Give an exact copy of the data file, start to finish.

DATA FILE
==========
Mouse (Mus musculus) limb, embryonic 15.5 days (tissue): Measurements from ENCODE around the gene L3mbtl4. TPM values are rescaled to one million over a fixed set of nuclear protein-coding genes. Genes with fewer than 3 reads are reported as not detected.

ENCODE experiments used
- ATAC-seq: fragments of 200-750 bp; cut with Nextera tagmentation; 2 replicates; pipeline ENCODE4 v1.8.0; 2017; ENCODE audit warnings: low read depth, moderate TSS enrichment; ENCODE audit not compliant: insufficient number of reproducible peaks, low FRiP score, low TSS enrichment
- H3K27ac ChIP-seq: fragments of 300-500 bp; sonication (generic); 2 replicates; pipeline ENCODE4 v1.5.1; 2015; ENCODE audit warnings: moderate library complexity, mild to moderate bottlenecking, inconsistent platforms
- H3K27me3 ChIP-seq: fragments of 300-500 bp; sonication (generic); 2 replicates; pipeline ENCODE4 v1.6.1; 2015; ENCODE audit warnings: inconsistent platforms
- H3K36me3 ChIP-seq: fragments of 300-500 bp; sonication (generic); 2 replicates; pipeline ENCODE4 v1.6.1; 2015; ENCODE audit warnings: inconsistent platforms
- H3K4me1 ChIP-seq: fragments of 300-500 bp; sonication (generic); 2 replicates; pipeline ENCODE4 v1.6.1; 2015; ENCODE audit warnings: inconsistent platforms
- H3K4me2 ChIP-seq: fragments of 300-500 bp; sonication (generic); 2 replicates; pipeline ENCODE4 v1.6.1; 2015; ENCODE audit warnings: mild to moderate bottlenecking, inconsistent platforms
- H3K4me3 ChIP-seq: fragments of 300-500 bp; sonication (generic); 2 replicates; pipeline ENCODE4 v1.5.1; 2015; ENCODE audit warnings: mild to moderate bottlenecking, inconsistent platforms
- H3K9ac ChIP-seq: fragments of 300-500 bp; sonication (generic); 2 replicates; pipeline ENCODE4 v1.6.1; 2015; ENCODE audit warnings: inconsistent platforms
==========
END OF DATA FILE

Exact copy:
Mouse (Mus musculus) limb, embryonic 15.5 days (tissue): Measurements from ENCODE around the gene L3mbtl4. TPM values are rescaled to one million over a fixed set of nuclear protein-coding genes. Genes with fewer than 3 reads are reported as not detected.

ENCODE experiments used
- ATAC-seq: fragments of 200-750 bp; cut with Nextera tagmentation; 2 replicates; pipeline ENCODE4 v1.8.0; 2017; ENCODE audit warnings: low read depth, moderate TSS enrichment; ENCODE audit not compliant: insufficient number of reproducible peaks, low FRiP score, low TSS enrichment
- H3K27ac ChIP-seq: fragments of 300-500 bp; sonication (generic); 2 replicates; pipeline ENCODE4 v1.5.1; 2015; ENCODE audit warnings: moderate library complexity, mild to moderate bottlenecking, inconsistent platforms
- H3K27me3 ChIP-seq: fragments of 300-500 bp; sonication (generic); 2 replicates; pipeline ENCODE4 v1.6.1; 2015; ENCODE audit warnings: inconsistent platforms
- H3K36me3 ChIP-seq: fragments of 300-500 bp; sonication (generic); 2 replicates; pipeline ENCODE4 v1.6.1; 2015; ENCODE audit warnings: inconsistent platforms
- H3K4me1 ChIP-seq: fragments of 300-500 bp; sonication (generic); 2 replicates; pipeline ENCODE4 v1.6.1; 2015; ENCODE audit warnings: inconsistent platforms
- H3K4me2 ChIP-seq: fragments of 300-500 bp; sonication (generic); 2 replicates; pipeline ENCODE4 v1.6.1; 2015; ENCODE audit warnings: mild to moderate bottlenecking, inconsistent platforms
- H3K4me3 ChIP-seq: fragments of 300-500 bp; sonication (generic); 2 replicates; pipeline ENCODE4 v1.5.1; 2015; ENCODE audit warnings: mild to moderate bottlenecking, inconsistent platforms
- H3K9ac ChIP-seq: fragments of 300-500 bp; sonication (generic); 2 replicates; pipeline ENCODE4 v1.6.1; 2015; ENCODE audit warnings: inconsistent platforms